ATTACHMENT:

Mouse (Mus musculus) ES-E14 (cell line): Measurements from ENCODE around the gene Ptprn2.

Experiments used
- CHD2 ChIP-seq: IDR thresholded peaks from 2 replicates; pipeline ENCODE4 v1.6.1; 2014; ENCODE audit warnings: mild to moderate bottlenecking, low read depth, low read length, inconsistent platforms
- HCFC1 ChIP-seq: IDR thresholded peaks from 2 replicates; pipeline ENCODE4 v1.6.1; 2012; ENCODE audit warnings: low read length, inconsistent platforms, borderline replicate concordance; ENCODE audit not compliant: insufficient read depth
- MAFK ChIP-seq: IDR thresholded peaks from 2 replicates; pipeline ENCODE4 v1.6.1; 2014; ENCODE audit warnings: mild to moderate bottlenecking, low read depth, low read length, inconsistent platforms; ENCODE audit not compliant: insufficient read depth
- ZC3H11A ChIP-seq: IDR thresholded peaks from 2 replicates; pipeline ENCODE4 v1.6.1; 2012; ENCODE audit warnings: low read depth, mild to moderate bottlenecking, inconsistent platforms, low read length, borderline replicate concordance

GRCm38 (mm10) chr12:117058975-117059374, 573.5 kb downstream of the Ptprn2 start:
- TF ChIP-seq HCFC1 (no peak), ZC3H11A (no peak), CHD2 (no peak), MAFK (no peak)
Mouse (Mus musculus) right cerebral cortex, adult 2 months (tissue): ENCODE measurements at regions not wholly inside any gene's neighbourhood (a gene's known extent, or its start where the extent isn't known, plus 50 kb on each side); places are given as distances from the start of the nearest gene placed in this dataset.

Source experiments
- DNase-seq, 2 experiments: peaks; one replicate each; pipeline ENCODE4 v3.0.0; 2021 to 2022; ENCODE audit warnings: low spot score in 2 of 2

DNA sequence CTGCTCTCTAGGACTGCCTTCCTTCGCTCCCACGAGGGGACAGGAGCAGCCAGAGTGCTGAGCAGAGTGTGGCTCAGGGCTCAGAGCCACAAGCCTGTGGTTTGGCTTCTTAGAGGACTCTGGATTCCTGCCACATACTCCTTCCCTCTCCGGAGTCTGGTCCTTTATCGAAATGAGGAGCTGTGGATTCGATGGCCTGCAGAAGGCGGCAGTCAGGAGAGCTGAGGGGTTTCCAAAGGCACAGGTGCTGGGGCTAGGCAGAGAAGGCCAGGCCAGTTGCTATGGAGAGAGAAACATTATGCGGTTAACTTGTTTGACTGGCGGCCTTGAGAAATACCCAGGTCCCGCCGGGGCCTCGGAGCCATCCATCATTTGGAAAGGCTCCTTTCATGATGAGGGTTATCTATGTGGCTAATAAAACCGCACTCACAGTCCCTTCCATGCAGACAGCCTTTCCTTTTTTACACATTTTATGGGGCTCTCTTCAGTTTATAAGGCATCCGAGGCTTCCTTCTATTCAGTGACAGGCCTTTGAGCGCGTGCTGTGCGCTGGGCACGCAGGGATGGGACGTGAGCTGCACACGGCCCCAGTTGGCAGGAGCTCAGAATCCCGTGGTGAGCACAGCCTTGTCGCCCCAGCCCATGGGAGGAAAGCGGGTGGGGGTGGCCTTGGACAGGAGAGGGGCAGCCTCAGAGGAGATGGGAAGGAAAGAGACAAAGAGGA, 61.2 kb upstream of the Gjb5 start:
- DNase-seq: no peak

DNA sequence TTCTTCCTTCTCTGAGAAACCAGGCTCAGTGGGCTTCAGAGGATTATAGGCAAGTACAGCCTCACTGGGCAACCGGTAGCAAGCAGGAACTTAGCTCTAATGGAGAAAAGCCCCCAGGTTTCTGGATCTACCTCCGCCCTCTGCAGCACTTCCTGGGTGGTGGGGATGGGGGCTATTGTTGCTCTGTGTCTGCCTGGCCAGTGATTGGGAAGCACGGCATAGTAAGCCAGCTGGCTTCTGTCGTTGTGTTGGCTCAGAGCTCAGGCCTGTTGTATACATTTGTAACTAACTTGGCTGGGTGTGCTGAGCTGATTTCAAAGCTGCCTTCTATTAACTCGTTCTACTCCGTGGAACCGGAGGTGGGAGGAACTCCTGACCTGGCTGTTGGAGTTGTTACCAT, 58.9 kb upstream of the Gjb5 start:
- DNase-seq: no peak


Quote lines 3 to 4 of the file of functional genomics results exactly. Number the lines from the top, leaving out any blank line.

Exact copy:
- CHD2 ChIP-seq: IDR thresholded peaks from 2 replicates; pipeline ENCODE4 v1.6.1; 2014; ENCODE audit warnings: mild to moderate bottlenecking, low read depth, low read length, inconsistent platforms
- HCFC1 ChIP-seq: IDR thresholded peaks from 2 replicates; pipeline ENCODE4 v1.6.1; 2012; ENCODE audit warnings: low read length, inconsistent platforms, borderline replicate concordance; ENCODE audit not compliant: insufficient read depth